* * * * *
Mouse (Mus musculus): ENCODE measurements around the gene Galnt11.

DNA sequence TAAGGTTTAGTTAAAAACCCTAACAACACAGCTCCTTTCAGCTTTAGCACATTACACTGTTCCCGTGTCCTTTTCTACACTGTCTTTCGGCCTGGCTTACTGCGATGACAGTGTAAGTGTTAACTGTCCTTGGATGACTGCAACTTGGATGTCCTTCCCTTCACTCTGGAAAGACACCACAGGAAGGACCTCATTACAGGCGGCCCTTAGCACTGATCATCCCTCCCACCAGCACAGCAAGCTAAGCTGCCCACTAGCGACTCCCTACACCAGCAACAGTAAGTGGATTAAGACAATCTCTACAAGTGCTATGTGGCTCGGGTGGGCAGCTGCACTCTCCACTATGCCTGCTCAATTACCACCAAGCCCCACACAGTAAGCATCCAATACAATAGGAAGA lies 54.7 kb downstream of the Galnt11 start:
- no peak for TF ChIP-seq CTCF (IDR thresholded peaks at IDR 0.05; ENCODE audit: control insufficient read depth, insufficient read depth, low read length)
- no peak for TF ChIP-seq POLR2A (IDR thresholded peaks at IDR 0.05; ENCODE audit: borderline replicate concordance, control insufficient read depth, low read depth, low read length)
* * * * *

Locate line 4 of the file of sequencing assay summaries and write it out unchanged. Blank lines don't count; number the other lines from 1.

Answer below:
- no peak for TF ChIP-seq POLR2A (IDR thresholded peaks at IDR 0.05; ENCODE audit: borderline replicate concordance, control insufficient read depth, low read depth, low read length)